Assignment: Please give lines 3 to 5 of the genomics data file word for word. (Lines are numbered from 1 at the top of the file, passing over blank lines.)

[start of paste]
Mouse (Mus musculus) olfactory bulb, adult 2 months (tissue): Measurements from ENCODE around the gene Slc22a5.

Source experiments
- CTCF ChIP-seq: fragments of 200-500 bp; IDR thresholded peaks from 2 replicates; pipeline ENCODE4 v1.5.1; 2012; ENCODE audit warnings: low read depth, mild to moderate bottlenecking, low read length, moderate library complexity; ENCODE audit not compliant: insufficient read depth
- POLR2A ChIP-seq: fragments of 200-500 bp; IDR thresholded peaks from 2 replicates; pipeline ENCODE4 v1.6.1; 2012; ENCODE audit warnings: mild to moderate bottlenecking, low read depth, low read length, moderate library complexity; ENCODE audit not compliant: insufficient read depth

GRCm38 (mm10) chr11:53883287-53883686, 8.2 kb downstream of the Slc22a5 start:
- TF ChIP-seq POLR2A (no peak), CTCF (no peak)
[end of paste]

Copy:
- CTCF ChIP-seq: fragments of 200-500 bp; IDR thresholded peaks from 2 replicates; pipeline ENCODE4 v1.5.1; 2012; ENCODE audit warnings: low read depth, mild to moderate bottlenecking, low read length, moderate library complexity; ENCODE audit not compliant: insufficient read depth
- POLR2A ChIP-seq: fragments of 200-500 bp; IDR thresholded peaks from 2 replicates; pipeline ENCODE4 v1.6.1; 2012; ENCODE audit warnings: mild to moderate bottlenecking, low read depth, low read length, moderate library complexity; ENCODE audit not compliant: insufficient read depth

GRCm38 (mm10) chr11:53883287-53883686, 8.2 kb downstream of the Slc22a5 start: